Just two weeks after the Christmas holiday period we can already see the coming together of the issues that will dominate British politics for the next four months. The main parties are shadow boxing in expectation of an election in May. But on the ground there is growing opposition to the policies they agree with each other on.
PRESS REPORTS this week claimed that Tony Blair was waiting for one crucial endorsement before he could think about launching a general election campaign. It wasn't from a union leader or a pensioner or a student, or any of the people New Labour promised to help in 1997.
THE economic boom is passing millions of workers in Britain by. That is the conclusion of a study in the Financial Times this week. For some people this is proof that there is a growing "north-south divide" in Britain.
An outbreak of Loyalist in-fighting in Northern Ireland hit the headlines this week as two Loyalists were killed and British troops were returned to the streets.
"The great movement which began in Seattle has grown massively." That's the verdict of Todd Chrétien of Socialist Worker's US sister organisation on last week's demonstrations outside the Democratic Party convention in Los Angeles.
SOME 6,000 people gathered at the Marxism 2000 event in central London this week to discuss resistance to global capitalism...
THE RESIGNATION as junior defence minister of Peter Kilfoyle, an enthusiastic supporter of "modernisation", is a sign of the deep crisis engulfing New Labour. Kilfoyle's decision follows Tony Blair's worst ever week, when the press was full of headlines about Labour's betrayals.
NEW Labour's crazy transport policy sums up everything that is wrong with this government. It is a government which helps the smugly well off and spurns the homeless. It showers handouts on "entrepreneurs" but grabs back benefits from the poorest.
THE PROTESTS against the World Trade Organisation this week were a brilliant show of opposition to the multinationals and to the naked rule of profit. The protests showed the anger against the system that squeezes the very life out of people in developing countries so that bankers, bosses and their hangers-on can grow ever richer.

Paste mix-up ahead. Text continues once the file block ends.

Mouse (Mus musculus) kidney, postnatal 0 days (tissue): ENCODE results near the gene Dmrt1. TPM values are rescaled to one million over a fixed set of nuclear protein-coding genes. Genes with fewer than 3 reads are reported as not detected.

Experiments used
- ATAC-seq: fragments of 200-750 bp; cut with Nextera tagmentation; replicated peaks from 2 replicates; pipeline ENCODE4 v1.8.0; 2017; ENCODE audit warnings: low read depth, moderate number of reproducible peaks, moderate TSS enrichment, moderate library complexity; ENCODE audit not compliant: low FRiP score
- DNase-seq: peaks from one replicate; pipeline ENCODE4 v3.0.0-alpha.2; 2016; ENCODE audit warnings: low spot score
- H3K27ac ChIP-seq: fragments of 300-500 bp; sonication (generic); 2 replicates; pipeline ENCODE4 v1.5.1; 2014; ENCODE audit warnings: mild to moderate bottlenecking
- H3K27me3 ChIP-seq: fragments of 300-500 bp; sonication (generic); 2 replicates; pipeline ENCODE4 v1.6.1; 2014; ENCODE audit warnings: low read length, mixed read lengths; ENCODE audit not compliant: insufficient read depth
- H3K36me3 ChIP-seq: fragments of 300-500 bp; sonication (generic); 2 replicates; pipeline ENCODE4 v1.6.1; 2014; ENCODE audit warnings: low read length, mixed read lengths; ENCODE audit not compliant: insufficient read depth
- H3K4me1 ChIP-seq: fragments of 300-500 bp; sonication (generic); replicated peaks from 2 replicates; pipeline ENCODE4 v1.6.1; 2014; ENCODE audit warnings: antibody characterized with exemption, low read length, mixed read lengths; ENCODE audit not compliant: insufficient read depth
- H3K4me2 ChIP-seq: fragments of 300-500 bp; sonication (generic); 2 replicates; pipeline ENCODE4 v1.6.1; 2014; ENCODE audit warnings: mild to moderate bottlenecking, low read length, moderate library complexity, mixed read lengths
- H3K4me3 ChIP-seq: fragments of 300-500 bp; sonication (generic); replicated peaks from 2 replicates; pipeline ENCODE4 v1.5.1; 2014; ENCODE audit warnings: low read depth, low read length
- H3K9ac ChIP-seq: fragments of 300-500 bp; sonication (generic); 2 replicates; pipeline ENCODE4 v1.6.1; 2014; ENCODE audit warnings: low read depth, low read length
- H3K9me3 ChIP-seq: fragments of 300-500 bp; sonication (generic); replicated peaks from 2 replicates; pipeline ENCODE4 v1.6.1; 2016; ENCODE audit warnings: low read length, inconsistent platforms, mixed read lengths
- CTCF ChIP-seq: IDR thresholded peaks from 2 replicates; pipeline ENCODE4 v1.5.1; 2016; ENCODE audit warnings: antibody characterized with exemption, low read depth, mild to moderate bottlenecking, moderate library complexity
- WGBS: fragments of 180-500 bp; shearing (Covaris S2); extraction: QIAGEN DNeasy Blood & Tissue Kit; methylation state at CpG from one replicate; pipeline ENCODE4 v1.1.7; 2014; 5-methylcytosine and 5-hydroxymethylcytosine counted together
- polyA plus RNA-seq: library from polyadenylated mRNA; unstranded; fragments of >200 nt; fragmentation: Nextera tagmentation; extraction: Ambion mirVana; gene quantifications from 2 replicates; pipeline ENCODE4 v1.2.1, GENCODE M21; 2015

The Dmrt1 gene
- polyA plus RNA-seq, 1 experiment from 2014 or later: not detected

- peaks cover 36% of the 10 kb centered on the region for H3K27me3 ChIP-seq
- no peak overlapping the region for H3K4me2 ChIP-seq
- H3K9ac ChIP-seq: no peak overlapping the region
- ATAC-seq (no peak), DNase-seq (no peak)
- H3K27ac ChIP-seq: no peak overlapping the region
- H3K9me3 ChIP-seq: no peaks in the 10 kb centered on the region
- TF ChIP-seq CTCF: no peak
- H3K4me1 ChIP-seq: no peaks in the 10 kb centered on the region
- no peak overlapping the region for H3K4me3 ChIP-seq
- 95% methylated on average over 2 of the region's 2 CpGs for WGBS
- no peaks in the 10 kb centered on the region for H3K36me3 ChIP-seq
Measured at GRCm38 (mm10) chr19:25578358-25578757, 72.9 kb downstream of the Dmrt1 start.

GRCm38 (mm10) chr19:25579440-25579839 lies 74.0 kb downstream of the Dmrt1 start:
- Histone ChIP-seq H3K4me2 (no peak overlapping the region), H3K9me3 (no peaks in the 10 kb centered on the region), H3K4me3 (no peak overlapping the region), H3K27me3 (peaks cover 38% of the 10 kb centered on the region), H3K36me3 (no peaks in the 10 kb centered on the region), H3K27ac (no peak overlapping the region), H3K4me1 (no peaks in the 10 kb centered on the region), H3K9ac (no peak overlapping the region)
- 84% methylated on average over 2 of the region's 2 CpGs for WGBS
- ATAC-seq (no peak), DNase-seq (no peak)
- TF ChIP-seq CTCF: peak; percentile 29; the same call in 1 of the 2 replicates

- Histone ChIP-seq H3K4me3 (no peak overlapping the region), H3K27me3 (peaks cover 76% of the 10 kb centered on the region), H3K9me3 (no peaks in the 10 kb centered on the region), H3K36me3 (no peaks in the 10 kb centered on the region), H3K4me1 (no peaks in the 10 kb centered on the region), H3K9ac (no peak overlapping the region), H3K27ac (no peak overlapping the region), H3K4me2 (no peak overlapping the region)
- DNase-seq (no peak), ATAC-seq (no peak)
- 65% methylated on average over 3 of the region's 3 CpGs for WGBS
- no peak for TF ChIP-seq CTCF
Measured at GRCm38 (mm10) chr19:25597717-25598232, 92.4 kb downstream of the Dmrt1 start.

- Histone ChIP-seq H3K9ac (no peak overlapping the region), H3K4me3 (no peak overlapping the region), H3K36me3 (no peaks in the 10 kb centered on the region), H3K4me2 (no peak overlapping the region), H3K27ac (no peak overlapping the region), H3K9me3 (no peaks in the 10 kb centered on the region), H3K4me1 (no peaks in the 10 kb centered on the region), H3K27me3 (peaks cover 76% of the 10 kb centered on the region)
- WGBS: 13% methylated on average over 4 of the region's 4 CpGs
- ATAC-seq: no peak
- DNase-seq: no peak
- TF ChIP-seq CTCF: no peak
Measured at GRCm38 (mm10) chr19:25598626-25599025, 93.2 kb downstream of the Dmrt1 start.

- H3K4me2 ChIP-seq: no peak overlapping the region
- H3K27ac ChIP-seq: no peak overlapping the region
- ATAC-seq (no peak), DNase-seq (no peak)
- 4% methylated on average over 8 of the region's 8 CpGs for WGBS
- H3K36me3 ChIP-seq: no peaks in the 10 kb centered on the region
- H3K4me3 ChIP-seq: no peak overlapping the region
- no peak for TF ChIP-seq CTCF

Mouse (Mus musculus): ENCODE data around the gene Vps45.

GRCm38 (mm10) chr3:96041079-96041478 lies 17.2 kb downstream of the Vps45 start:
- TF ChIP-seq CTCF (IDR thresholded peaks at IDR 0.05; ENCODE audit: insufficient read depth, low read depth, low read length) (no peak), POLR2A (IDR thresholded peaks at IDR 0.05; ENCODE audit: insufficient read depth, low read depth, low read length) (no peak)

"IT'S LIKE George Orwell's 1984 in there. You can't even go to the toilet without someone in Coventry or London knowing where you're going and for how long." Those were the words of a BT call centre worker in Bristol who was out on strike on Monday along with over 4,000 call centre staff. Their fight is against bullying managers, understaffing and impossible work targets.
MANY PEOPLE might have expected politics to be winding down in the run up to Xmas and the millennium celebrations. But the opposite is true. New Labour's pro-business and anti working class policies have led to an outburst of anger. It was set to announce more reactionary measures in the Queen's Speech on Wednesday.
ORDINARY PEOPLE in Northern Ireland will be hoping for an end to the war which has blighted their lives as politicians continued to haggle over a peace deal this week. We did not know the final outcome of the talks as Socialist Worker went to press. But even if a deal is struck, the struggle for a better future for working class people is far from over.
GORDON BROWN surpassed himself this week, even by the craven standards set by New Labour. He stood before the bosses gathered at the annual conference of the Confederation of British Industry (CBI) and announced £40 million of public money to encourage share handouts to fat cats. At the same time New Labour was hoping to ram welfare cuts of tens of millions of pounds through parliament. Brown also praised the bosses' hero at the CBI. "People say that in the 1980s Mrs Thatcher created an enterprising society," declared Brown. "We must do far better than we have in the past. We must go beyond what we achieved in the 1980s."
WHAT A contrast. Ford workers strike unofficially for a day. The result: one of the most powerful capitalists in the world almost immediately flies across the Atlantic. Rail union leaders call off a one day strike over safety by guards because it is declared illegal by a high court judge. The result: Railtrack could get away with murder.